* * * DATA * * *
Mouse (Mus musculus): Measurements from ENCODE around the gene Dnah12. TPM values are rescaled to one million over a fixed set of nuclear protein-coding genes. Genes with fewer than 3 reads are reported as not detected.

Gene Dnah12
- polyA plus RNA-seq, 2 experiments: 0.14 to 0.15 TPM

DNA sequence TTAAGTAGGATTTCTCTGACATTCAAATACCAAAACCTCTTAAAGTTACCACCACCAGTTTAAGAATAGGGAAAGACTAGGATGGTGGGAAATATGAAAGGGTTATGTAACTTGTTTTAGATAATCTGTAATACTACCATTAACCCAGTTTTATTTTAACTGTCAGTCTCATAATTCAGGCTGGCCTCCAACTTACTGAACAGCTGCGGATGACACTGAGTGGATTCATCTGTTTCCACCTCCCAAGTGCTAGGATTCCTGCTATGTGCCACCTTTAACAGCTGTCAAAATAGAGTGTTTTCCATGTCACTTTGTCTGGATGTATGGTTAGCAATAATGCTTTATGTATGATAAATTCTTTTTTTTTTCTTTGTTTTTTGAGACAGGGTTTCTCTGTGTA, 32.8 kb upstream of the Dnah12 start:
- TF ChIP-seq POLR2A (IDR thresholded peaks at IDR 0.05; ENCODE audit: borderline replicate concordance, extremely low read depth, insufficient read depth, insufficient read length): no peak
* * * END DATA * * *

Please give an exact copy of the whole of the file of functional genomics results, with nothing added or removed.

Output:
Mouse (Mus musculus): Measurements from ENCODE around the gene Dnah12. TPM values are rescaled to one million over a fixed set of nuclear protein-coding genes. Genes with fewer than 3 reads are reported as not detected.

Gene Dnah12
- polyA plus RNA-seq, 2 experiments: 0.14 to 0.15 TPM

DNA sequence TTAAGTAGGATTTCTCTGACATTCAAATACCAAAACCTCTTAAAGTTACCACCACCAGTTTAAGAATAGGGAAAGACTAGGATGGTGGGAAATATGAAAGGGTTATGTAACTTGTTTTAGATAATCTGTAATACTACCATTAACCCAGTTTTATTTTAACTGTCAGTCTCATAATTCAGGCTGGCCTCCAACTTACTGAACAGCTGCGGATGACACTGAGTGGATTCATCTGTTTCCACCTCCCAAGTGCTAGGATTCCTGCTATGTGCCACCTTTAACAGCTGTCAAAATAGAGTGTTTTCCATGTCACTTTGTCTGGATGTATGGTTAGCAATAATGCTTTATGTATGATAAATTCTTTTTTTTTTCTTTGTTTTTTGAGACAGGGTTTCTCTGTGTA, 32.8 kb upstream of the Dnah12 start:
- TF ChIP-seq POLR2A (IDR thresholded peaks at IDR 0.05; ENCODE audit: borderline replicate concordance, extremely low read depth, insufficient read depth, insufficient read length): no peak